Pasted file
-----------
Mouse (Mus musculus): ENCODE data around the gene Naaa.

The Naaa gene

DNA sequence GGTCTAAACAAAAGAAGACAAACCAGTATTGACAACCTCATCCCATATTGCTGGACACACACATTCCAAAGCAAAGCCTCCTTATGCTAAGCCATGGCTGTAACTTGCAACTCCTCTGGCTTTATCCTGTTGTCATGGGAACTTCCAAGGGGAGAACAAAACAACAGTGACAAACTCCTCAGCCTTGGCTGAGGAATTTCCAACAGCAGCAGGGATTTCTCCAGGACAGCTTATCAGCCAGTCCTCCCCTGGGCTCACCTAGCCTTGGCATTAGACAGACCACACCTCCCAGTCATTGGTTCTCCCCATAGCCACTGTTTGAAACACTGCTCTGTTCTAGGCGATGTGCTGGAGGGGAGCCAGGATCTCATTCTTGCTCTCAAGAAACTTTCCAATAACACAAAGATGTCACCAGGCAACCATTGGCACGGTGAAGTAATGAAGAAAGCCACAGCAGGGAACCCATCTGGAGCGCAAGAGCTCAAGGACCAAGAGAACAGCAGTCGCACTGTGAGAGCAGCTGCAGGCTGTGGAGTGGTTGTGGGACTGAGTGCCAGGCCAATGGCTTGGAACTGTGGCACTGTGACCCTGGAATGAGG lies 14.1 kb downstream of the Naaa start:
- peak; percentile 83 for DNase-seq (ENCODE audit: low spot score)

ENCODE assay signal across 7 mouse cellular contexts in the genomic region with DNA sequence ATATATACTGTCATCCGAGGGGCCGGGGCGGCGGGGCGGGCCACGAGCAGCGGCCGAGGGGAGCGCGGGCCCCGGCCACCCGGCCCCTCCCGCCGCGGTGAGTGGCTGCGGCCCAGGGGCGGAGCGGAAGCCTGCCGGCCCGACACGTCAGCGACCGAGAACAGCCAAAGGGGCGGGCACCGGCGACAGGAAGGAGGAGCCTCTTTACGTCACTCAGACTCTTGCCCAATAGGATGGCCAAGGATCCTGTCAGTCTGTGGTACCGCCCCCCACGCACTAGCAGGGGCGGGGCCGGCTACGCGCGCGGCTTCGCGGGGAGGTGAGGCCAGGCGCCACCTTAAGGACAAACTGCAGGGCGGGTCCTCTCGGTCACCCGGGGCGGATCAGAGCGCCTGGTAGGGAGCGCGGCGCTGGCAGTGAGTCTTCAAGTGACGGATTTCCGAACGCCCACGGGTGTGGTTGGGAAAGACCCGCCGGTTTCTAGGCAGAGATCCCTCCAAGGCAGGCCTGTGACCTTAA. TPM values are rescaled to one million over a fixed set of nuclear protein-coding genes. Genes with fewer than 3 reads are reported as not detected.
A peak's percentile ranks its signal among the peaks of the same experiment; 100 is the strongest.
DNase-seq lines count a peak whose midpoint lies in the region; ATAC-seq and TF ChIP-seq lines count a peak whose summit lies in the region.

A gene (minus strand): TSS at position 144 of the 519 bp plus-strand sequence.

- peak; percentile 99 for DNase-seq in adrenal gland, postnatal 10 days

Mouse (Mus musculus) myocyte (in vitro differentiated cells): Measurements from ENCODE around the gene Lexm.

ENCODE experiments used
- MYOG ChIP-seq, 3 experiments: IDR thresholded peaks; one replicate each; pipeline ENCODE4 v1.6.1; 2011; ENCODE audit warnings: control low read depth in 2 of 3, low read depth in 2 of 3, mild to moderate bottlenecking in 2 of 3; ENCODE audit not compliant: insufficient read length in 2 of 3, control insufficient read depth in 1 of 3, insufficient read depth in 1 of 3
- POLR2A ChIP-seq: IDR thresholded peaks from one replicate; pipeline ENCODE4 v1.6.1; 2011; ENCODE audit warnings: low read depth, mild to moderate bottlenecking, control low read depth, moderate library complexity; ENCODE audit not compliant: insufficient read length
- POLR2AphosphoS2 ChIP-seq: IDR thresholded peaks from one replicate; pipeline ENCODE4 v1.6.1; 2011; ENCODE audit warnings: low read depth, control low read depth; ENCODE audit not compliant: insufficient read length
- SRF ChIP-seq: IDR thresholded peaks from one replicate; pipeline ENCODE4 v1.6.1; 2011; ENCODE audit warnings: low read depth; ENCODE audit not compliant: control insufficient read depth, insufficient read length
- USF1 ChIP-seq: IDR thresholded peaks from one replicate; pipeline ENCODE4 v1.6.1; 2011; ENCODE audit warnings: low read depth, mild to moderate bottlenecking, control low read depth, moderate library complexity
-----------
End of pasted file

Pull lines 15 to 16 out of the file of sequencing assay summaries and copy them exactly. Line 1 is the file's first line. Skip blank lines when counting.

- SRF ChIP-seq: IDR thresholded peaks from one replicate; pipeline ENCODE4 v1.6.1; 2011; ENCODE audit warnings: low read depth; ENCODE audit not compliant: control insufficient read depth, insufficient read length
- USF1 ChIP-seq: IDR thresholded peaks from one replicate; pipeline ENCODE4 v1.6.1; 2011; ENCODE audit warnings: low read depth, mild to moderate bottlenecking, control low read depth, moderate library complexity